More complex tunes came in 'nadagam' music and the Sinhala carols. With John de Silva coming on the scene in the early 20th century with the 'nurti', Sinhala music flourished. 

Sunil paid tribute to the pioneers Ananda Samarakoon, Sunil Shantha and Amaradeva for introducing truly Sinhala tunes to Sinhala music. They were followed by a host of others including Mohamed Ghouse, B. S. Perera, R. Muttusamy, Edwin Samaradiwakara, R. A. Chandrasena, Somadasa Elvitigala, Premasiri Khemadasa, Shelton Premaratne and Lionel Algama.

Sunil mentioned one time Director-General of Broadcasting, Ridgeway Tillekeratne, Film Corporation's General Manager D. B. Nihalsingha, pioneer audio cassette producers Vijaya Ramanayake and Ananda Ganegoda for their contribution in lending a hand to a new generation of creative composers. In the seventies, Tillekeratne opened the doors of the radio (the only one that existed at the time) to innovators with a host of new musical programmes like 'Prabuddha gi', ' Nava Nirmana', Swara Ranga', 'Jana Prasangani' and 'Swara Varna'. Nihalsingha stopped financial assistance to Sinhala films with music copied from Indian film music. When phonograph music was vanishing in the late 70s, Ramanayake with the 'Taranga' label and Ganegoda with 'Singlanka' pioneered the cassette industry providing 12 songs in a cassette.

He then went on to present an exhaustive analysis of Rohana Weerasinghe's creative efforts, calling him "an exceptional artiste."

A well-researched work
Two enthusiastic young men - Ravi Siriwardena and Samudra Wettasinghe - spent the past few months collecting articles and features for a felicitation volume on musician Rohana Weerasinghe. It was no easy task. They have turned out a 332 page well-printed document which, while paying tribute to the musician of the new generation, presents an exhaustive study on the contemporary Sri Lankan music scene. 

Titled 'Lankika Sangeetaye Rohana Lakuna', it is a well-researched document with a whole host of academic and authoritative persons writing on trends of modern music. Most of them have used Rohana's work to illustrate these trends.

Discussing Rohana's musical art and philosophy, music lover Dr. Carlo Fonseka refers to his "seemingly infinite capacity to create beautiful melodies." Rohana's creative genius enables him to supply on demand, music of surpassing quality in massive quantity, says Dr. Fonseka and as proof mentions that he has set to music over 2000 lyrics which have been sung by over a hundred singers. Rohana has created music for 125 teledramas, 30 films and 25 dramas.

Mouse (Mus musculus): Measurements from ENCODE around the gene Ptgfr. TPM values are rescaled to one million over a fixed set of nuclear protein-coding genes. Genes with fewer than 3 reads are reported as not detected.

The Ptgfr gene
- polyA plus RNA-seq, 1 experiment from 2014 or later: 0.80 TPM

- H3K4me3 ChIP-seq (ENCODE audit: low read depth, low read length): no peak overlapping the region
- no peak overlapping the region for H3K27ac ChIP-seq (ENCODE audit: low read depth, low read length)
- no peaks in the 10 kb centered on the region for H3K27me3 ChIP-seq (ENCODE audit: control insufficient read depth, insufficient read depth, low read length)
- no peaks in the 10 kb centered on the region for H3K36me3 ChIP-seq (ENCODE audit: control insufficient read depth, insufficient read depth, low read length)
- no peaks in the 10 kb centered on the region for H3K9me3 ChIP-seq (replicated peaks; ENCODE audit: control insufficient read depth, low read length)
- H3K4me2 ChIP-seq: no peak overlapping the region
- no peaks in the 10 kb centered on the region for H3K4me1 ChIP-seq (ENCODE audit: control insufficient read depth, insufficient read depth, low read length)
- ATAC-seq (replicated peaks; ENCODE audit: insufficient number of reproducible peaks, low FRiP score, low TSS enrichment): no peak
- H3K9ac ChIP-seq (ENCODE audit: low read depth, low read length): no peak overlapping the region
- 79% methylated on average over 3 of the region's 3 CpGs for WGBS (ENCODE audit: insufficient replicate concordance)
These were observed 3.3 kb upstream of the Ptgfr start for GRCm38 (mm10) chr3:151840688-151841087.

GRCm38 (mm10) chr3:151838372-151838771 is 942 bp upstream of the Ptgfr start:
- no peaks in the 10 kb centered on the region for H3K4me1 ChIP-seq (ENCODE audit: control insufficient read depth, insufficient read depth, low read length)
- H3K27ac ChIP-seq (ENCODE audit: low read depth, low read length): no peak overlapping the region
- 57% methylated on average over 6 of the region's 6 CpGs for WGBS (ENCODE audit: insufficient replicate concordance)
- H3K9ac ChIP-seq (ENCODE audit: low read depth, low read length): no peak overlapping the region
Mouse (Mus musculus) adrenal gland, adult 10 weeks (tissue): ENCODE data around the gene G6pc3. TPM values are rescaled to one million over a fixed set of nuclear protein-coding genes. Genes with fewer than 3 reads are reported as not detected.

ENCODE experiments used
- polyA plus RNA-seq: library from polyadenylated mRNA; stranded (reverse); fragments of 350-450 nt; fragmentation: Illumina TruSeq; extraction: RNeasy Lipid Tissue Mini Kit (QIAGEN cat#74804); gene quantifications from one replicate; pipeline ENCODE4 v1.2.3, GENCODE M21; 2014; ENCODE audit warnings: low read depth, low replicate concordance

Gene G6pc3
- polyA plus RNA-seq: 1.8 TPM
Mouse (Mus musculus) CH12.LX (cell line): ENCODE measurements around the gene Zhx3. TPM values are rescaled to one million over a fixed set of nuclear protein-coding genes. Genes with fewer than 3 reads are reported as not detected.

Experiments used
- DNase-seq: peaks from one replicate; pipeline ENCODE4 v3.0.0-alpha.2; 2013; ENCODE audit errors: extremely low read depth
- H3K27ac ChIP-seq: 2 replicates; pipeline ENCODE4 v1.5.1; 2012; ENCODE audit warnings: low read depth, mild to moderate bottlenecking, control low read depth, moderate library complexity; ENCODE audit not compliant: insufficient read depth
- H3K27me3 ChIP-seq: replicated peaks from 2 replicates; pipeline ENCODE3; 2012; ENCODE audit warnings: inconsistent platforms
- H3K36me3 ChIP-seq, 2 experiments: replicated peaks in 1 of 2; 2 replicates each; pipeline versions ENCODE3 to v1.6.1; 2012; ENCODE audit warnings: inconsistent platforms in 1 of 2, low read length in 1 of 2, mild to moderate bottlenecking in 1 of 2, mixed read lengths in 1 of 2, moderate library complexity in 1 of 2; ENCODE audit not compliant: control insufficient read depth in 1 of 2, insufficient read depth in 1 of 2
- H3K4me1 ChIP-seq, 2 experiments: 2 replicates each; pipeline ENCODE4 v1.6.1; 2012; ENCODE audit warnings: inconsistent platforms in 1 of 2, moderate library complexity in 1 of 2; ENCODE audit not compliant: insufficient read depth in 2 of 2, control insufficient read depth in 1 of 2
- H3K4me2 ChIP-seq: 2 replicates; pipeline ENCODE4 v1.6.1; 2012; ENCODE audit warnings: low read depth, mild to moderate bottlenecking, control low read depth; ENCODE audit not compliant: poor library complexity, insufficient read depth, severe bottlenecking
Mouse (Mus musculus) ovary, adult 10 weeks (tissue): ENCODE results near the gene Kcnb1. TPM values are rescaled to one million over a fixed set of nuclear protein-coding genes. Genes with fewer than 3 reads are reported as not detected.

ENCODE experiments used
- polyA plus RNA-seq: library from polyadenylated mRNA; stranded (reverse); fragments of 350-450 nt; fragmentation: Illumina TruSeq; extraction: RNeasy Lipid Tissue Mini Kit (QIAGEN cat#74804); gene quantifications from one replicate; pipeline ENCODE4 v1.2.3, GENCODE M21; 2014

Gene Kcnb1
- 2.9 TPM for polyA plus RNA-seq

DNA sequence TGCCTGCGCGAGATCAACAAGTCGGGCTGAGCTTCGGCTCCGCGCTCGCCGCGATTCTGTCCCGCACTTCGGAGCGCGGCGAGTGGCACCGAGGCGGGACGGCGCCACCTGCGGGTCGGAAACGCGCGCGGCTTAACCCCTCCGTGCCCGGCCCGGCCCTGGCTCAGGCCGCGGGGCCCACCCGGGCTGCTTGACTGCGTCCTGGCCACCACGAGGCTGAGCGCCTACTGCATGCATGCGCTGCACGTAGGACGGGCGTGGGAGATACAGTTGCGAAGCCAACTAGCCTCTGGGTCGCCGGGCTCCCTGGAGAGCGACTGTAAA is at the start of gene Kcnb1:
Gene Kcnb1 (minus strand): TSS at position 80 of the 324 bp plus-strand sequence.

Describing Rohana as "a traditionalist who is modern in outlook and musically eclectic", he sees in Rohana's musical creations that he believes that an artiste has to be morally responsible and socially constructive. "In the last analysis, a musical composition is the expression of the mental and emotional state of the composer and Rohana is a humane, compassionate, sensitive human being," he observes. "By his genius in the creation of music he has commanded the admiration and respect of lovers of Sinhala music, the reigning art form in our country. The exquisite pattern of sounds generated in his mind and heart seem to me to represent in modern form, the best in our traditional culture."

This is just one sample of the depth of articles found in the book. The two young graduates should feel happy that they have succeeded in their effort to produce a well compiled work covering Rohana Weerasinghe's contribution as well as a look into contemporary music. 

Rural talent bursts out in dramatic song

The outstation run of Sondura Warnadasi, an opera by Premasiri Khemadasa and libretto by Lucien Bulathsinghala begins with a performance at the Ruhuna University, Matara on March 26.
By Lester James Peries
It was a sad moment in the history of modern music in Sri Lanka when Maestro Premasiri Khemadasa appeared on stage at the Lionel Wendt Theatre to confess to the audience that he just didn't have the money to provide them with a programme sheet. He however did say a few words about his new opera - Sondura Warnadasi which were hardly adequate, even though the opera was based on a popular Jataka story.